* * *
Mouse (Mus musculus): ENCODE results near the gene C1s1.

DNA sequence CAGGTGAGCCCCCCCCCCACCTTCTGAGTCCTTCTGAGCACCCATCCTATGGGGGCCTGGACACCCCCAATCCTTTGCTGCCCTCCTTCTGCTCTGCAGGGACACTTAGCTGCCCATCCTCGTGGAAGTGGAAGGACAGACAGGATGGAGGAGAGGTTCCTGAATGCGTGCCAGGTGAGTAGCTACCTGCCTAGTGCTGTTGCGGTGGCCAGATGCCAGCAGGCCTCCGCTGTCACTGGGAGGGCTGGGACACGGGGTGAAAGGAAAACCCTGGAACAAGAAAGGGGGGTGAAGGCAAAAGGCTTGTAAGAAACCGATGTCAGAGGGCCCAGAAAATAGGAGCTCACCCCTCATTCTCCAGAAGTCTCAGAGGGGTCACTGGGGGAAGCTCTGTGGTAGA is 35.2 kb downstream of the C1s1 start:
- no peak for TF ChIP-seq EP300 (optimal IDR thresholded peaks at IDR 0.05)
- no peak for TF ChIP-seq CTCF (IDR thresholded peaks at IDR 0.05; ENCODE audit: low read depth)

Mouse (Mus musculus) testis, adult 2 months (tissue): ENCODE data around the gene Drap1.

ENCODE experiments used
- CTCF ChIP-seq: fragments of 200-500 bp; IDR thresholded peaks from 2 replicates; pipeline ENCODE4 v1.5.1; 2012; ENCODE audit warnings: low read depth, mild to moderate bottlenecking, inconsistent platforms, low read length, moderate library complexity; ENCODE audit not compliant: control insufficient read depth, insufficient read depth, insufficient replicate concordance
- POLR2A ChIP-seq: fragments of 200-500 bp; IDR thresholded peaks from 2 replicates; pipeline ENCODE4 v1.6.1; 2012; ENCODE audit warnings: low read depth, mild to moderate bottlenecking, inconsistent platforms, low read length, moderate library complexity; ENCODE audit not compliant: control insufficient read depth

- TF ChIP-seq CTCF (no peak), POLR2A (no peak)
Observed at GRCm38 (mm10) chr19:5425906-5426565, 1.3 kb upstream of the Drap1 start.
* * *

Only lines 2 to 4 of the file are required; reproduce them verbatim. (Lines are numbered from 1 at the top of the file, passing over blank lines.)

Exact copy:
DNA sequence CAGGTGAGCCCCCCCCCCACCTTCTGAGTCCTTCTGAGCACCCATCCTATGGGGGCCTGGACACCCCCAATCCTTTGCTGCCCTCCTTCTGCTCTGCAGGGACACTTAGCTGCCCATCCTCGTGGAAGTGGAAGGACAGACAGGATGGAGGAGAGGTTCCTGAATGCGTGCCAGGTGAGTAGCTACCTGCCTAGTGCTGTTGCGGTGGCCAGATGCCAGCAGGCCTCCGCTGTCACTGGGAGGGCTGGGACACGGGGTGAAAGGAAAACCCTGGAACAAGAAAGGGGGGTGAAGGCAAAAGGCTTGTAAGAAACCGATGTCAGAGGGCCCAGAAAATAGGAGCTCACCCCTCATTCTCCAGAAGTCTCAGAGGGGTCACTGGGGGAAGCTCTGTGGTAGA is 35.2 kb downstream of the C1s1 start:
- no peak for TF ChIP-seq EP300 (optimal IDR thresholded peaks at IDR 0.05)
- no peak for TF ChIP-seq CTCF (IDR thresholded peaks at IDR 0.05; ENCODE audit: low read depth)